The village of Farmingdale held its annual St. Patrick's Day parade on Sunday, March 11, 2018. The Farmingdale American Legion leads the village's annual St. Patrick's Day Parade down Main Street on Sunday, March 11, 2018. Debra O'Connor and Dennis Bott of Lindenhurst were among the spectators in attendance during the annual Farmingdale St. Patrick's Day parade on Sunday, March 11, 2018.
Carol Silva is no stranger to parades. The longtime News 12 Long Island anchor used to stand along Fifth Avenue in Manhattan with her Irish mother for many St. Patrick’s Day parades while growing up in Hicksville. As a mother she’s participated as a Girl Scout leader and soccer coach. She even took part in a homecoming parade for gold medal figure skater Sarah Hughes in Great Neck after her 2002 Winter Olympics win.
Born into slavery on a Maryland plantation 200 years ago this February, Douglass was 20 when he finally broke his chains of bondage and fled north to freedom. He borrowed identity documents from a black freeman that helped him pose as a sailor and board a Delaware-bound train from a station in Baltimore, where he had labored as a shipbuilder. Douglass later took a boat and another train to reach New York City.
Muck Rack makes it simple to find people, tweets, or articles that mention any name, keyword, company, hashtag etc. We've compiled this guide to help you make the most of your search.
Selecting a term
Start searching tweets, articles from media outlets, articles mentioned in tweets, journalists'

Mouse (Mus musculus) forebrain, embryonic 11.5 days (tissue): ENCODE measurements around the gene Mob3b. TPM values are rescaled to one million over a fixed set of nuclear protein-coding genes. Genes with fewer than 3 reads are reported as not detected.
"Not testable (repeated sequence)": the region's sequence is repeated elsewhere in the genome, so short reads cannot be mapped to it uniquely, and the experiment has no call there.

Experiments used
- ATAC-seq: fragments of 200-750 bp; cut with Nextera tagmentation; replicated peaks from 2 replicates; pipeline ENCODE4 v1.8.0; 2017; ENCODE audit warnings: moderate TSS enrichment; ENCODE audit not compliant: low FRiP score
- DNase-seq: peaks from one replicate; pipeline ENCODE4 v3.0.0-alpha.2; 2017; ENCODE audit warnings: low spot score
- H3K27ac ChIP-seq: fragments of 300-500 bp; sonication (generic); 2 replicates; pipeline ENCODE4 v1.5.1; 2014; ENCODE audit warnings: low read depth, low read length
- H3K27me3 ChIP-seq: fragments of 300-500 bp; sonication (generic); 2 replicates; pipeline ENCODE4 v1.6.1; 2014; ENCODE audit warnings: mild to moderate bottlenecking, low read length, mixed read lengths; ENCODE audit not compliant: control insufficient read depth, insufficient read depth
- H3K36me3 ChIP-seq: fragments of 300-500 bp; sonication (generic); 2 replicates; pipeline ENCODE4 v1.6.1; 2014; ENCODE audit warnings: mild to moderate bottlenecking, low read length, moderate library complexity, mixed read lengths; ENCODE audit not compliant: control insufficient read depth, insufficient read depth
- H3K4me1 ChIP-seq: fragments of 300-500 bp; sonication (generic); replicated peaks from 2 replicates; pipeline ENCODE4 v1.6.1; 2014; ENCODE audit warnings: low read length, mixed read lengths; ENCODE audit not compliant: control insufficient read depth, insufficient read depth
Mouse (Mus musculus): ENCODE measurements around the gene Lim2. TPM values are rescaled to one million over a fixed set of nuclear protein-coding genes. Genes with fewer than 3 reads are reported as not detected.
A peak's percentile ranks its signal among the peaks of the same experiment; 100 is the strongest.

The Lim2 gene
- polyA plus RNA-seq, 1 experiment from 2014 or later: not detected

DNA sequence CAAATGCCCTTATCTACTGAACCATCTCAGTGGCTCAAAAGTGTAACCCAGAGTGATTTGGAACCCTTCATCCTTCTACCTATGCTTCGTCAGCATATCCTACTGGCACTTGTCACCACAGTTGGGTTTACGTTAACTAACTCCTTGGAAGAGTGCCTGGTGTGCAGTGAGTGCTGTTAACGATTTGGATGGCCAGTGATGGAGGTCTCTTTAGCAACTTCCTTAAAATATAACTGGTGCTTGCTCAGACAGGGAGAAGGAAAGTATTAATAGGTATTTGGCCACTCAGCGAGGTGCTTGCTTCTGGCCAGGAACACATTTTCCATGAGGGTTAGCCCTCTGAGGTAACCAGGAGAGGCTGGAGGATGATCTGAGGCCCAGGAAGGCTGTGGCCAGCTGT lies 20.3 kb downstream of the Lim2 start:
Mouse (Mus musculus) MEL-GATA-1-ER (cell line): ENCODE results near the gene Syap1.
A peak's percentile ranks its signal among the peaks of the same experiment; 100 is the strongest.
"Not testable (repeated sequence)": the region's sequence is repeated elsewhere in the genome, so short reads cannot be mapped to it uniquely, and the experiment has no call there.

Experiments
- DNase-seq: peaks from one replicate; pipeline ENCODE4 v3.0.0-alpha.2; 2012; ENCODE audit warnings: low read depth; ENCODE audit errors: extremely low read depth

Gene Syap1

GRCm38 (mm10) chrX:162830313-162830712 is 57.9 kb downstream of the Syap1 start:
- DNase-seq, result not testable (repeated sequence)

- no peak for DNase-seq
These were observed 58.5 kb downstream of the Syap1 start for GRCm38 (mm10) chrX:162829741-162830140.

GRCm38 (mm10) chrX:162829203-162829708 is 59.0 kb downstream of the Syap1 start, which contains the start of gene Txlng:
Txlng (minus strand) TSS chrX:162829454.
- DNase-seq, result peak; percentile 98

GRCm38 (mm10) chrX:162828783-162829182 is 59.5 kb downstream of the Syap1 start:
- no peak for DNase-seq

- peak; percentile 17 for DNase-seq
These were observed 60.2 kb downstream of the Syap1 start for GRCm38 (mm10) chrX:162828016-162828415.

names, titles and bios with some suggested searches:
Companies or Topics (e.g. iPhone, Microsoft)
Phrases (e.g. "cloud computing") — use quotes to keep the terms together
Twitter handles (e.g. @username) — returns those who have mentioned or replied to
Names (e.g. "David Pogue")
Hashtags (e.g. #sxsw, #london2012)
Bio details (e.g. vegan, Olympics, father)
Muck Rack's Advanced Search allows for many boolean operators.
Find results that mention multiple specified terms, use AND or
+. For example, ensure each result contains both Elon Musk and Mark Zuckerberg by
searching Musk AND Zuckerberg or Musk + Zuckerberg.
Use the operators OR or , to broaden your search when you'd like either of
multiple terms to appear in results. (This is the default behavior of our search when no operators
are used). For example, results will contain either cake or cookie by searching cake OR cookie or cake,cookie
Use NOT or - to subtract results from your search. For
example, searching Disney will yield results about the Walt Disney Company as well as Walt Disney
World Resort. To exclude mentions of Disney World, search for Disney -World or Disney
When using one of these operators with a phrase, enclose it in quotation marks. For example, you can
find results about smartphones excluding Apple's iPhone 4S by searching smartphone -"iPhone
Exact case matching or punctuation
If you're searching for a brand name or keyword that relies on specific punctuation marks or capitalization, you can
find results that match your exact query by adding matchcase: before the keyword you're searching for, like matchcase:E*TRADE .
Use parentheses to separate multiple
boolean phrases. For example, to find journalists talking about having fun in Disney World or
Disneyland, search for ("disney world" OR disneyland) AND fun.
An asterisk can be used to search for any variation of a root word truncated by the asterisk. For example, searching for admin* will return results for administrator, administration, administer, administered, etc.
A near operator is an AND operator where you can control the distance between the words. You can vary the distance the near operation uses by adding a forward slash and number (between 0-99) such as strawberries NEAR/10 "whipped cream", which means the strawberries must exist within 10 words of "whipped cream".